NASA has pushed back the date to send humans to the moon again

In a surprise move, NASA announced Monday that it will push back the date to launch an actual manned spacecraft on a moon landing. The original deadline was initially set for 2033, but has…

NASA has pushed back the date to send humans to the moon again

In a surprise move, NASA announced Monday that it will push back the date to launch an actual manned spacecraft on a moon landing. The original deadline was initially set for 2033, but has now been pushed back to 2025.

“We want to bring down the cost by separating high-cost suborbital flights from the eventual mission,” NASA deputy administrator Dava Newman told Washington Post correspondent Randy James during a briefing.

She explained that the goal would be to develop a step-by-step system that would test technologies for suborbital missions and take humans to the moon using both government and commercial craft.

In anticipation of the forthcoming delay, James points out that NASA has offered to cancel plans to develop its Space Launch System rocket and Orion spacecraft. The agency has announced that it is restructuring its near-term space exploration plan, reducing the amount of missions planned between now and 2025.

“NASA is taking the prudent steps to reorganize the way it delivers innovative space systems to the moon to deliver humans again,” said Phil Larson, NASA’s Human Exploration and Operations Mission Directorate chief, in a statement. “This announcement paves the way for more rapid and transparent decision-making, reducing human spaceflight risk by moving to a systematic approach to the production of an integrated architecture.”

“Enduring a few more years of uncertainty about when and if we will be able to send Americans to the moon is a small price to pay for greater flexibility and a chance to retool our plans for human spaceflight operations at the International Space Station,” NASA Administrator Jim Bridenstine told the Post.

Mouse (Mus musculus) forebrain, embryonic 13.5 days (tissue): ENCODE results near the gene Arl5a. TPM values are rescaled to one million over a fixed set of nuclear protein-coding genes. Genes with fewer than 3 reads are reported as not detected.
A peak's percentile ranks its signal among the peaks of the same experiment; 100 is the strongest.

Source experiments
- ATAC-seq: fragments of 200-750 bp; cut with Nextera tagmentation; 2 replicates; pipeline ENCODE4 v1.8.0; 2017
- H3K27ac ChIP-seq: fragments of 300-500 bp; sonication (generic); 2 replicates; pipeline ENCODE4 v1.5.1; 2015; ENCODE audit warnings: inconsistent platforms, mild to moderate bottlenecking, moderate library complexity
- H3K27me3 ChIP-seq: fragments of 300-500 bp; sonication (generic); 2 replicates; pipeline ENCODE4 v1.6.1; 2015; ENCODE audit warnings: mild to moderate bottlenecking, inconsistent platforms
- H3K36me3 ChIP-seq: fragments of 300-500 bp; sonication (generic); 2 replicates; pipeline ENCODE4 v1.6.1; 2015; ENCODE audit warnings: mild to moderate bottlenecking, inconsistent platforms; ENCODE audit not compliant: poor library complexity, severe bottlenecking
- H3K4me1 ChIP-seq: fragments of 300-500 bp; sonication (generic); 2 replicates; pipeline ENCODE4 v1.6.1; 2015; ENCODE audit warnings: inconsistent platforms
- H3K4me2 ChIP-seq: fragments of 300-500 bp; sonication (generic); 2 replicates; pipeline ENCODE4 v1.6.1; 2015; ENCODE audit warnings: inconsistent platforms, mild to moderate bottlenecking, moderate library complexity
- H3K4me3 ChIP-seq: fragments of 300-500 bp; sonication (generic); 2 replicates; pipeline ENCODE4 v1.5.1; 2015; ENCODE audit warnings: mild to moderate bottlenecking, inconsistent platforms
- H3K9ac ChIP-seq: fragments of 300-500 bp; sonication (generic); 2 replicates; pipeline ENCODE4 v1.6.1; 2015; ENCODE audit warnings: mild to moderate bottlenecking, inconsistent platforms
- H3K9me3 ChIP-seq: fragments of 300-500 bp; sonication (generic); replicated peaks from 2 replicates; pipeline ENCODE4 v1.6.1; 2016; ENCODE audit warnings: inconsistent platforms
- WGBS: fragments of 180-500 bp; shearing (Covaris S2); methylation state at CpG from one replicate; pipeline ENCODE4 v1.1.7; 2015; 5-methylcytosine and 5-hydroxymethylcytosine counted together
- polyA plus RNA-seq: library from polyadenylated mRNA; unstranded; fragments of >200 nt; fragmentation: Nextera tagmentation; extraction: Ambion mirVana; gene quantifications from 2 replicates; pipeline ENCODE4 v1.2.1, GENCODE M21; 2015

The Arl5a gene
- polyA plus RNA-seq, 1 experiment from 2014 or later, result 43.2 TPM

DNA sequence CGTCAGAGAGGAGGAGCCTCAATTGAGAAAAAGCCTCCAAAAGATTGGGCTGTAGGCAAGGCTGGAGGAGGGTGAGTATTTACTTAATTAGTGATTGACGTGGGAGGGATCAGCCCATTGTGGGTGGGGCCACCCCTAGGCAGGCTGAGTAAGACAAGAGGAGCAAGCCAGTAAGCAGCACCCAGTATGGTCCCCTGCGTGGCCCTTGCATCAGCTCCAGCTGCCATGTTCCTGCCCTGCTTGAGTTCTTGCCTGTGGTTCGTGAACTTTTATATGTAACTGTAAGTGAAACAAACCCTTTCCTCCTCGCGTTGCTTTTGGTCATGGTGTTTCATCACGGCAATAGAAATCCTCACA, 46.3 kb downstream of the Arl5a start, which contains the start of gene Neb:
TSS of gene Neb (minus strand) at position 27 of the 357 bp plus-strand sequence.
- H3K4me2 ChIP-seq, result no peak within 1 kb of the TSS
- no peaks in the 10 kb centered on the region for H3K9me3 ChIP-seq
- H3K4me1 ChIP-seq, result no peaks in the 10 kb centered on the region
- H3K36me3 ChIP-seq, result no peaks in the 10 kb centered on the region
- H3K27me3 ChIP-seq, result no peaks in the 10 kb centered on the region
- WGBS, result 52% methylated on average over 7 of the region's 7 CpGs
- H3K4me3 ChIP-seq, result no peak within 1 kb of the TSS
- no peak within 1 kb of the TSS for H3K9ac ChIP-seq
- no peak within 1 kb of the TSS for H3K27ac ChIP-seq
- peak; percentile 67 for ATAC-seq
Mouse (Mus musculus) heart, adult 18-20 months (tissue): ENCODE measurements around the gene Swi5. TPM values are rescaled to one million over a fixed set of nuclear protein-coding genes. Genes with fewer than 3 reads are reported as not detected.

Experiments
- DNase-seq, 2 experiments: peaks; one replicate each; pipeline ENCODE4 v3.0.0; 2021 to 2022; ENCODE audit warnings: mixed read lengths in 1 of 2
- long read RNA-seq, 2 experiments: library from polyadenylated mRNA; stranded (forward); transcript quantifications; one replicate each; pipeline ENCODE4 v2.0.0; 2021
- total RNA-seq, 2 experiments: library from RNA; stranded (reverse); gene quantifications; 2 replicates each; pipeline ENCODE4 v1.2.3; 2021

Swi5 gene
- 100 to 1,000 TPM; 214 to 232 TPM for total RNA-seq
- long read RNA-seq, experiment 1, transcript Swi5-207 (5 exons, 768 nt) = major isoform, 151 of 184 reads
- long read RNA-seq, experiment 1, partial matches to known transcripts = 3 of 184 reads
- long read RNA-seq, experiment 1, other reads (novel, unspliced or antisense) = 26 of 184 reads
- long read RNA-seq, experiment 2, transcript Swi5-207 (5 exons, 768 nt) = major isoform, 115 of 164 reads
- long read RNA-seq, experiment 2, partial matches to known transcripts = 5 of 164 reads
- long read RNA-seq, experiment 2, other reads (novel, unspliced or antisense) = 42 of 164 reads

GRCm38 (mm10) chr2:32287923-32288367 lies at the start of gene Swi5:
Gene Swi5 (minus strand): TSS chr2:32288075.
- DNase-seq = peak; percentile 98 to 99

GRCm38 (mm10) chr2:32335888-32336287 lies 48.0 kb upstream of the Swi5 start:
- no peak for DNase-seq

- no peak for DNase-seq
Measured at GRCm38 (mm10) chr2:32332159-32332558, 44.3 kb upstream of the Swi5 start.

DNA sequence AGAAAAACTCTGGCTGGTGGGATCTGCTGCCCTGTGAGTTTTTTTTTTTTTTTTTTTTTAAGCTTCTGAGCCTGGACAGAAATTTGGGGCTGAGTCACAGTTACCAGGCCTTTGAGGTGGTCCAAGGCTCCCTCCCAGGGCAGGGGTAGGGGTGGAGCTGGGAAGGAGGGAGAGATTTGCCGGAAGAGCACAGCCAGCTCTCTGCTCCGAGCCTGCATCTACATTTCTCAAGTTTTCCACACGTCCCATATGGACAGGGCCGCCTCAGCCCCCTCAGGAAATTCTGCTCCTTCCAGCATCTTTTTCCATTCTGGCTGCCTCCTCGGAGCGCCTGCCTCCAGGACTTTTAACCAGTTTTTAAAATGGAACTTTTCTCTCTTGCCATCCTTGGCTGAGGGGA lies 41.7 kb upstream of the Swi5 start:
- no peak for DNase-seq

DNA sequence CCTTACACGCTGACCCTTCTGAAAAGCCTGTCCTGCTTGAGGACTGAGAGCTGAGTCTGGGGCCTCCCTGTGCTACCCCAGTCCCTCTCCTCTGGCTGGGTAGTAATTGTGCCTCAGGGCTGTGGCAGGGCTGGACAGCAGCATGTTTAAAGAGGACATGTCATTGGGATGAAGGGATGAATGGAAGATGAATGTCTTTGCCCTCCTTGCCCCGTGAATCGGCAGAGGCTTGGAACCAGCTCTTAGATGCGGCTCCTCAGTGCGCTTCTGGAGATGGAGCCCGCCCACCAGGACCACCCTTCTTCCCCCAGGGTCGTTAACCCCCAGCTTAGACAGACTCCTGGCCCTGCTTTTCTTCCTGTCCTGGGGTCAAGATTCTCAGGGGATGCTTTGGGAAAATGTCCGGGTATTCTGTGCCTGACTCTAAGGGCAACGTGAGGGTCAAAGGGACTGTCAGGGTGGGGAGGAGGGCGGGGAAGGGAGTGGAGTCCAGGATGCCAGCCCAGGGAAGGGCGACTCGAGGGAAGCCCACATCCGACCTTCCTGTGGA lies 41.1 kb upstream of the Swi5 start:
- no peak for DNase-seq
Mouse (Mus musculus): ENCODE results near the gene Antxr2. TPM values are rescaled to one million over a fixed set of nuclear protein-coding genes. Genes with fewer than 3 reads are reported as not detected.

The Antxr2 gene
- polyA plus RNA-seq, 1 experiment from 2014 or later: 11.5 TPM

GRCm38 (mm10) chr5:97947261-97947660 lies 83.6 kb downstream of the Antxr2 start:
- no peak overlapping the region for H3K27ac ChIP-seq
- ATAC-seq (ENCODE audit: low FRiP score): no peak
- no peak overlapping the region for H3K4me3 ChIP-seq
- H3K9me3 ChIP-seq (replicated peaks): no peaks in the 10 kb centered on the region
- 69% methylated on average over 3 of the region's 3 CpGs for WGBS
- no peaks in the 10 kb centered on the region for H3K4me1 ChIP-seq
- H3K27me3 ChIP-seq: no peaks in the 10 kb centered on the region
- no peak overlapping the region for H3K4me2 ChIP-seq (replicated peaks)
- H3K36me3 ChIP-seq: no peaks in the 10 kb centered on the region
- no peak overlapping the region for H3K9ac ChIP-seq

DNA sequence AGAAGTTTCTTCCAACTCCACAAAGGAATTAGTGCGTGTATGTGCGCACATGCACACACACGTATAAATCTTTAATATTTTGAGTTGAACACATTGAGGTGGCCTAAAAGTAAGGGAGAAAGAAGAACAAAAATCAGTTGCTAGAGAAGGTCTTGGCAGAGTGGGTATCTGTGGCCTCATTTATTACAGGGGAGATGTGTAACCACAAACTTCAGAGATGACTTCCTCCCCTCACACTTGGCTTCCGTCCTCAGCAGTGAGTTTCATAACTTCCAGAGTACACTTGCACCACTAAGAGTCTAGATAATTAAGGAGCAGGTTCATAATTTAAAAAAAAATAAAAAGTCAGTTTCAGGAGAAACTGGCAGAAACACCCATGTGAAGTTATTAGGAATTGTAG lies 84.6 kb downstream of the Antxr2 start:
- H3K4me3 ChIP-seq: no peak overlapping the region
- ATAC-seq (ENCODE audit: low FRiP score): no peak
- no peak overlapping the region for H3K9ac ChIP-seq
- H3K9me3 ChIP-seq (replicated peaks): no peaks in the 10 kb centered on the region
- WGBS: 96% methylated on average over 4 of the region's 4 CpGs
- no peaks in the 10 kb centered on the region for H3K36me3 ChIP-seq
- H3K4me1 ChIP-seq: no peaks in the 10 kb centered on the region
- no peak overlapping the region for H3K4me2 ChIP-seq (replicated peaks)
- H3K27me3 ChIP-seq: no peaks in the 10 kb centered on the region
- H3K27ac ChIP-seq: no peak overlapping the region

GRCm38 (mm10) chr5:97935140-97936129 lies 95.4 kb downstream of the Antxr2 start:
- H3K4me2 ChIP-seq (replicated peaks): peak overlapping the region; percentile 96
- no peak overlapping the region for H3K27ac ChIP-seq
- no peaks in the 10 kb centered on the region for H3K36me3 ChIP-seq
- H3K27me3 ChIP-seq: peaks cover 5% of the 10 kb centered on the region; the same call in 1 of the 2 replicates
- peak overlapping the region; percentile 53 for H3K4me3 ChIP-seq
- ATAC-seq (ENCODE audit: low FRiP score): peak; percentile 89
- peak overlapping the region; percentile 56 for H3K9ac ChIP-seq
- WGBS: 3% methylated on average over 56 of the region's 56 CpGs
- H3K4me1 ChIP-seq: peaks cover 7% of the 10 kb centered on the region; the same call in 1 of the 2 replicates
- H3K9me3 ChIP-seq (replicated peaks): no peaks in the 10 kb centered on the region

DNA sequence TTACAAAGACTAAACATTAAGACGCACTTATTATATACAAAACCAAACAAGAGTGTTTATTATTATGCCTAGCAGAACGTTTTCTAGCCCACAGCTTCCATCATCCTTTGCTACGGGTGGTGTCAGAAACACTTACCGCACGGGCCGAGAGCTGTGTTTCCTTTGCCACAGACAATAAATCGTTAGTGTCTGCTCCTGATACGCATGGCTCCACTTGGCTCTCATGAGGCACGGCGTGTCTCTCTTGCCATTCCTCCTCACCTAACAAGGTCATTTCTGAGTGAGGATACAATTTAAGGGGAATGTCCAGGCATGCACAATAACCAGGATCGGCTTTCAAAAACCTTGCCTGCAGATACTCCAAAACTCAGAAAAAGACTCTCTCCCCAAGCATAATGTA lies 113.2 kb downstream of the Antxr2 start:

SpaceX CEO Elon Musk, who designed the two-stage Crew Dragon vehicle that is meant to carry astronauts to the space station next year, criticized the decision in a tweet.

“Moving Moon missions to 2025 is not in the US national interest. I mean, going from 1 to 0 in 10 years is crazy. It’s a huge engineering investment & some degree of schedule uncertainty will always be a good thing. Beyond 2024, I don’t see a strategic rationale,” he wrote.

NASA currently plans to deploy a small crew to the space station later this year, and is also mulling the possibility of returning astronauts to the moon in a bid to once again compete for the lead role in space exploration. The agency’s science director noted that the new policies will likely allow the space agency to build a more manageable and lean infrastructure to support future space exploration missions.

Several private companies are already planning a series of ambitious missions to the moon in the coming years, including Virginia-based space exploration company Masten Space Systems, which unveiled its own plans in May to send a space tourist to the moon with the government’s help.

Meanwhile, NASA is developing the Crew Dragon vehicle at Kennedy Space Center. New commercial spaceflight companies, including SpaceX and Blue Origin, also plan to develop their own spaceships in preparation for a larger manned flight set to launch in 2022, followed by a Falcon Heavy rocket with the capability to transport a crew and a spacecraft.

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